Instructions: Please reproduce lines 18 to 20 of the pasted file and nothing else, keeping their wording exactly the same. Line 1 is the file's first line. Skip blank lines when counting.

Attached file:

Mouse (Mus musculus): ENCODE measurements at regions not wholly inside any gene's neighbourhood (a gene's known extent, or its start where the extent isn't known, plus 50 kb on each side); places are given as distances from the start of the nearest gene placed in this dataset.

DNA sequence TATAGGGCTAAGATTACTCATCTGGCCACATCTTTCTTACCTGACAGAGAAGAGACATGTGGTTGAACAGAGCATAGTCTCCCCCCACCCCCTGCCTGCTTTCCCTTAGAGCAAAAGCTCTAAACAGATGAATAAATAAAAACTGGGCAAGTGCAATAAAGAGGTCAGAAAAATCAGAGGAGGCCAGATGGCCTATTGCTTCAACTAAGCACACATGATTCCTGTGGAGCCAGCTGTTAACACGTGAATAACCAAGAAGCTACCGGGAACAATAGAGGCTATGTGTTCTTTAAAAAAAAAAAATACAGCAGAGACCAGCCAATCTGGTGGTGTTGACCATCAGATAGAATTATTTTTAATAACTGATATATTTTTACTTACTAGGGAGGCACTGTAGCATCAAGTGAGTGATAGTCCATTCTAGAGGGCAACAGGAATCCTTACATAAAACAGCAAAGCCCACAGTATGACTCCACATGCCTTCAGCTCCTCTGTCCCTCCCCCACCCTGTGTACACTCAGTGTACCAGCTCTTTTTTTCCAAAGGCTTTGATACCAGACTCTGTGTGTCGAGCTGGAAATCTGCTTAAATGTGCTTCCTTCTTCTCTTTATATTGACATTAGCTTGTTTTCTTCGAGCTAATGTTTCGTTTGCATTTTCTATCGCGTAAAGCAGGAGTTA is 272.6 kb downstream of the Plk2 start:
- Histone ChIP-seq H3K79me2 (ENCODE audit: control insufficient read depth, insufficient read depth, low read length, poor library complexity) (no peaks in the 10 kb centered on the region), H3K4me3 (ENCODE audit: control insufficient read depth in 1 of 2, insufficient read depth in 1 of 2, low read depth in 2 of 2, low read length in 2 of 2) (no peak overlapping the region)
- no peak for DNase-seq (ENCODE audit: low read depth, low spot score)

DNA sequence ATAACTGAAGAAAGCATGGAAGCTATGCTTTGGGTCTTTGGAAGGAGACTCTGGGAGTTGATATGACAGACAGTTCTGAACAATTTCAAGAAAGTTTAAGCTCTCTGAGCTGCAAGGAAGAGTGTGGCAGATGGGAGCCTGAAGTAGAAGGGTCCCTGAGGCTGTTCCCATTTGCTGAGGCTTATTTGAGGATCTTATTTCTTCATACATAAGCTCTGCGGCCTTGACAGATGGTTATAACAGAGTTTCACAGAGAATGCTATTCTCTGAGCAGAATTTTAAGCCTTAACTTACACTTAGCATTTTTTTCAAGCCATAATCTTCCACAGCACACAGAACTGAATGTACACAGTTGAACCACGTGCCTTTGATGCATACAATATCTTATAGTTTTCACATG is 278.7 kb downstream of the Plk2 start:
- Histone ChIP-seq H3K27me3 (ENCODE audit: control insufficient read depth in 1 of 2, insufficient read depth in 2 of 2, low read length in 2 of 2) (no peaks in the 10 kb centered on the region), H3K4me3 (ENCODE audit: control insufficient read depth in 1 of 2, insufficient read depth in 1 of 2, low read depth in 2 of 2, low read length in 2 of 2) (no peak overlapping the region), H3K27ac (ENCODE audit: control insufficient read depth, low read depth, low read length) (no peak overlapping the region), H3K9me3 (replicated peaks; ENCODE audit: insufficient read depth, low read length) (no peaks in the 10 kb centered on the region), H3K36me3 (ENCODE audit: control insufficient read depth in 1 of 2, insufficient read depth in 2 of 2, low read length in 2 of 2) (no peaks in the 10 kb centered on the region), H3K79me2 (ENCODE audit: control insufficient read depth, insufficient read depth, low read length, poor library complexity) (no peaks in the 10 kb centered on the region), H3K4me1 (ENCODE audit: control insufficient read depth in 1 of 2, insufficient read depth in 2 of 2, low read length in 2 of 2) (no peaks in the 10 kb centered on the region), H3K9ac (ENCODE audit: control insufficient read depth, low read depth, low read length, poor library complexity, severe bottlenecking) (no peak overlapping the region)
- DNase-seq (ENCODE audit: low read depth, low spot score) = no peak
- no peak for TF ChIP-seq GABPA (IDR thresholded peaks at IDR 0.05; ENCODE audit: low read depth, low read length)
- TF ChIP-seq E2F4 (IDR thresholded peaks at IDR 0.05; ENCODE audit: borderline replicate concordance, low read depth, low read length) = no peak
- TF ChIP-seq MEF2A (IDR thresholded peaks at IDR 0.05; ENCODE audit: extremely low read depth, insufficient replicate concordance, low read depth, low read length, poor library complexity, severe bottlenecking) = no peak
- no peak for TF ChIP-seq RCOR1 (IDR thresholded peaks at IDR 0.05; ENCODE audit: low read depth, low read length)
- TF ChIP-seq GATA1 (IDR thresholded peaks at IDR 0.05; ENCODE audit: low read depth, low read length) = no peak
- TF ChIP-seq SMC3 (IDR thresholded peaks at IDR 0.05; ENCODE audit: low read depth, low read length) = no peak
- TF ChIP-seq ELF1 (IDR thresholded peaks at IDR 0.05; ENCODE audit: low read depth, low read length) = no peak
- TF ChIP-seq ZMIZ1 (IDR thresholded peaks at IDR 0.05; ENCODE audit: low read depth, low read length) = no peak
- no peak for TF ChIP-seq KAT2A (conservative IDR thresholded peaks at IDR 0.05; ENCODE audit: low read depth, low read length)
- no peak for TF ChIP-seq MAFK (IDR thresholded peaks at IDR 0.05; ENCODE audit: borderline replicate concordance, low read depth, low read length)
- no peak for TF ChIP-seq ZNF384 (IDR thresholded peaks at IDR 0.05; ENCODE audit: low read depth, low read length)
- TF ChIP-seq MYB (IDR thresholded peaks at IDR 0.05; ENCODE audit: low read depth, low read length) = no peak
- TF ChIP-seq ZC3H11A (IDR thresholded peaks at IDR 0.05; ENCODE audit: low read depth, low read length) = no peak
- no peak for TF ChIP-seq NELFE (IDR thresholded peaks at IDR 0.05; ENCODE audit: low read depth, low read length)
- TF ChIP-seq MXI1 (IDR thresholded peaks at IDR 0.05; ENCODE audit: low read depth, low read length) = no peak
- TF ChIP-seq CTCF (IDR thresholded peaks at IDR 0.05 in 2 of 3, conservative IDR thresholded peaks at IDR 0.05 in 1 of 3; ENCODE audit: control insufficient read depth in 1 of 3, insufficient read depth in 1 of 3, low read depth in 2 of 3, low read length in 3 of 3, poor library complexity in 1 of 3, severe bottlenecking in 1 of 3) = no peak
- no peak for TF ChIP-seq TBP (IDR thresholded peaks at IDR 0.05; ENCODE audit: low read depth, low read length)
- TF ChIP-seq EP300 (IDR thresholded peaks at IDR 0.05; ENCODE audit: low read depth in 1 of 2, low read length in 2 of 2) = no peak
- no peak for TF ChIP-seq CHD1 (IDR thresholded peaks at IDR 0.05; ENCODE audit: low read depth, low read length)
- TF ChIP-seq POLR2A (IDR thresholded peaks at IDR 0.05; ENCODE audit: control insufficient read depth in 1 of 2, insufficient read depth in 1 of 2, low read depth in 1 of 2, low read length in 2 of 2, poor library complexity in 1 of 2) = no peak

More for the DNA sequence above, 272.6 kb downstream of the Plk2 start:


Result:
- no peak for TF ChIP-seq ZNF384 (IDR thresholded peaks at IDR 0.05; ENCODE audit: low read depth, low read length)
- TF ChIP-seq MYB (IDR thresholded peaks at IDR 0.05; ENCODE audit: low read depth, low read length) = no peak
- TF ChIP-seq ZC3H11A (IDR thresholded peaks at IDR 0.05; ENCODE audit: low read depth, low read length) = no peak